No, I'm thinking about the silos that have created a journalistic us vs. them mentality. The last four years of verbal combat in Washington D.C., and to be honest just about everywhere, has exacerbated a toxic atmosphere akin to the Hatfields and McCoys. It is partisanship on super-steroids.
GateHouse Media, LLC and the Midwest Center for Investigative Reporting are excited to embark on a new partnership through the creation of an agriculture data journalism fellowship funded by GateHouse.
We are seeking applicants for the Illinois Humanities Engagement Fellowship at the Midwest Center for Investigative Reporting in Champaign, Ill. In collaboration with MCIR and Illinois Humanities staff, the Engagement Fellow will design, develop and implement an engagement program to be substantially integrated into MCIR’s reporting and editorial workflow. Deadline to apply is April 10.
The Midwest Center for Investigative Reporting hosted the "Covering the U.S. Visa System in Your Own Backyard" workshop April 10 - 12. Workshop events took place at Columbia College in Chicago, and speakers included veteran reporters and legal experts. Here's a summary of the first workshop event.
Each year, thousands of people are allowed to stay in the United States under special visas because they are victims of domestic violence, human trafficking or criminal activity. Nubia Willman, a staff attorney for the Legal Assistance Foundation of Chicago, spoke extensively about the U-visas and T-visas at this month’s Midwest Center for Investigative Reporting’s workshop, “Covering the U.S. visa system in your own backyard.”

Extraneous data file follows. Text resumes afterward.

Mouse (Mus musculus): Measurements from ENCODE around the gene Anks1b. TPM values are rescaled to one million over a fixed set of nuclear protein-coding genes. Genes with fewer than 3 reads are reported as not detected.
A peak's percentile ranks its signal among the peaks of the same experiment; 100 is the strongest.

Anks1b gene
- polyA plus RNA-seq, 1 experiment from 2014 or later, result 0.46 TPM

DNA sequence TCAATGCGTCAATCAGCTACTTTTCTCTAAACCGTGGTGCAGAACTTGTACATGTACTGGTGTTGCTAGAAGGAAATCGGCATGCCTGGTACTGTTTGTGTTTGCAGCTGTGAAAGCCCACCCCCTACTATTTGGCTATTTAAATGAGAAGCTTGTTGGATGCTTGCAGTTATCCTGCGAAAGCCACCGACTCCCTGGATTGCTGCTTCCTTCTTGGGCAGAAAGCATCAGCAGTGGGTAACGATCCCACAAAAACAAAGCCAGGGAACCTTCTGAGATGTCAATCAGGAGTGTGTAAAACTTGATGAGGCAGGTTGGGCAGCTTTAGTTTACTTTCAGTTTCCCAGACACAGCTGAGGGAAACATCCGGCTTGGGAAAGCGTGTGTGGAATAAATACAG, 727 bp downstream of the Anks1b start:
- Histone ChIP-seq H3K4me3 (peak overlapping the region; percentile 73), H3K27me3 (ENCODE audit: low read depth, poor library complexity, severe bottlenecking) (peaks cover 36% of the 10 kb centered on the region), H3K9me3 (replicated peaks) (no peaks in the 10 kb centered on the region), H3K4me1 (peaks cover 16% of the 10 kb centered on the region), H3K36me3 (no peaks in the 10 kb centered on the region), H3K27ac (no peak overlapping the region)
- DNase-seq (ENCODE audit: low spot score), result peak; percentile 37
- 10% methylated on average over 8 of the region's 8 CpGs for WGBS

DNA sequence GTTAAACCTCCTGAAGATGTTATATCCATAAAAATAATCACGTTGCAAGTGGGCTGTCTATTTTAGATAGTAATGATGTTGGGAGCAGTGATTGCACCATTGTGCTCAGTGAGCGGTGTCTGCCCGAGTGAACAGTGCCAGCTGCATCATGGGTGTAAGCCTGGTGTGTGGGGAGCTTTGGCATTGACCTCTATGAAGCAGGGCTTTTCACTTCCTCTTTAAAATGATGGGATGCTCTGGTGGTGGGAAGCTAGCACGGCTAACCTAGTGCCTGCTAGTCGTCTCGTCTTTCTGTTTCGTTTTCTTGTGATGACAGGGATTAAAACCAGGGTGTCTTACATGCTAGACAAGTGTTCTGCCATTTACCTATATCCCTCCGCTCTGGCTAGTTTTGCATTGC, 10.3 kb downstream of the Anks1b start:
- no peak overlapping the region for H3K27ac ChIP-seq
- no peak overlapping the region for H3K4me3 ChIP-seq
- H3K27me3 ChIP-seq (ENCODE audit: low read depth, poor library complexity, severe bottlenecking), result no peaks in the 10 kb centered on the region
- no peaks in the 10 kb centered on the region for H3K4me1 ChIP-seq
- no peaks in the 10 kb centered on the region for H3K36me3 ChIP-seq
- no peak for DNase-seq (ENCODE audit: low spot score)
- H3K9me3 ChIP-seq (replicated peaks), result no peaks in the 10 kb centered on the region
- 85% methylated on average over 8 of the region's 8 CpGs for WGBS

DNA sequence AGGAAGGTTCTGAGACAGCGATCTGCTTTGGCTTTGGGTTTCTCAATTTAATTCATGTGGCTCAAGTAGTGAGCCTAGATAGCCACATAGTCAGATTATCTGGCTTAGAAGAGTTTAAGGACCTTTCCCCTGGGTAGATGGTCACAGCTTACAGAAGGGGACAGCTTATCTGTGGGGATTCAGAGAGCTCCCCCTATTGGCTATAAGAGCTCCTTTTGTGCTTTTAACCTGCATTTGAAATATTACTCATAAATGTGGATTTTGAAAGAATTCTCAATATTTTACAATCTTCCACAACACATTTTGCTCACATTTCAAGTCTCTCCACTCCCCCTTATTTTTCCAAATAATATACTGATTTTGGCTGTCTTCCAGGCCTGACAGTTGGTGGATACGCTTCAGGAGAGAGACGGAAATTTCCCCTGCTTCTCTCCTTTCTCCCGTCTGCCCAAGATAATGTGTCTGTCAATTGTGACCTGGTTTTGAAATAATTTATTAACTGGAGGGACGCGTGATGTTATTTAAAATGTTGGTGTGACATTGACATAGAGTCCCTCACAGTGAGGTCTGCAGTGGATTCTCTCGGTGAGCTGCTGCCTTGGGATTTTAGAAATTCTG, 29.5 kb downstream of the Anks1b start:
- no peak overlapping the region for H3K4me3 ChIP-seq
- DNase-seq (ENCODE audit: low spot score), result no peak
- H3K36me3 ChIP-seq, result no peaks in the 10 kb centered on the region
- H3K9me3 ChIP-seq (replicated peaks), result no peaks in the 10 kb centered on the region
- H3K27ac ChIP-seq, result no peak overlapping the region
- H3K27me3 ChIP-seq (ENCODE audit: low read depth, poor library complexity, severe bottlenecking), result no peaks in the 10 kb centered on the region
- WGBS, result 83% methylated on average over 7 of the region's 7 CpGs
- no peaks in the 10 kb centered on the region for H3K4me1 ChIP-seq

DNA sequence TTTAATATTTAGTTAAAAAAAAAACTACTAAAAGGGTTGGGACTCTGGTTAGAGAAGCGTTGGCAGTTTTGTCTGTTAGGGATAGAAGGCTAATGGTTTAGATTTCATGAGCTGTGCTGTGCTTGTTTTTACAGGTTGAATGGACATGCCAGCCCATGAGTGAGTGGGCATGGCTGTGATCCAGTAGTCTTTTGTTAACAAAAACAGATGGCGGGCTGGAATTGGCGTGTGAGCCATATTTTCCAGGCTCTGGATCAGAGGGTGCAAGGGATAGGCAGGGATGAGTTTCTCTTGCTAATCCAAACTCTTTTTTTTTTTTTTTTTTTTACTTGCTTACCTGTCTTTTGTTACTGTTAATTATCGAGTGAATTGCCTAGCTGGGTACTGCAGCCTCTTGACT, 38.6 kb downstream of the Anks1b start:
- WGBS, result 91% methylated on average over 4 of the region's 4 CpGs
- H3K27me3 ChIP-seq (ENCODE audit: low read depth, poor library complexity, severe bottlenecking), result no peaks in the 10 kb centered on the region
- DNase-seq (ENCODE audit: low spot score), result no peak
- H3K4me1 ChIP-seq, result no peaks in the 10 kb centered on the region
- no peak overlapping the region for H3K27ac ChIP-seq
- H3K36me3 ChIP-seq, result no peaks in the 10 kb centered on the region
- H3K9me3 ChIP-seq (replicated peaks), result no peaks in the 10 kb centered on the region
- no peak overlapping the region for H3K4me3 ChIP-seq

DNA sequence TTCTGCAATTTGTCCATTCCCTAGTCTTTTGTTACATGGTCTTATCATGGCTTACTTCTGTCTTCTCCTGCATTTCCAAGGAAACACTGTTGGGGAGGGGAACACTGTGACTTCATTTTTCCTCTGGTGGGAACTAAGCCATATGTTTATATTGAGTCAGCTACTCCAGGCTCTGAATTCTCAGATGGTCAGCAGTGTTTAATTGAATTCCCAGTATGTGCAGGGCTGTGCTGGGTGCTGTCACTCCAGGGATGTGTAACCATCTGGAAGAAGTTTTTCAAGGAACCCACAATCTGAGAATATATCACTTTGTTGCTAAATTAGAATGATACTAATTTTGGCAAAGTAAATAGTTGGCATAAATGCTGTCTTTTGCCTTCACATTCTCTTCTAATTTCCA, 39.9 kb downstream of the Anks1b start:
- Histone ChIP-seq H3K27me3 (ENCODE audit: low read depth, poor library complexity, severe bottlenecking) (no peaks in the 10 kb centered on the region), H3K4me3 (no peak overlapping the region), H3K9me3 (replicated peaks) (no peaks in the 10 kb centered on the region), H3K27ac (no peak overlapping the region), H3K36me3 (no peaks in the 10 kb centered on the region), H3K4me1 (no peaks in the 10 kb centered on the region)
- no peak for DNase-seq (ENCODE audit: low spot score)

Miguel Keberlein Gutiérrez, supervisory attorney for the Illinois Migrant Legal Assistance Project, discussed the most common work visas in the United States during his session a Midwest Center for Investigative Reporting workshop on April 11. During his presentation, he also summarized one powerful example of system abuse when a migrant laborer died.
The Midwest Center for Investigative Reporting hosted a workshop on "Covering the U.S. Visa System in Your Own Backyard" this April. During one of the workshop sessions, Knight Chair and veteran investigative reporter Brant Houston highlighted key resources reporters can use to research stories. These are a few of the top tools.
Each year, thousands of students and exchange program participants enter into the United States under different visa categories. They are joined by tens of thousands who come to the country under diversity visas. Knight Chair Brant Houston discussed the programs and shared reporting tools during his Midwest Center for Investigative Reporting workshop session on April 11.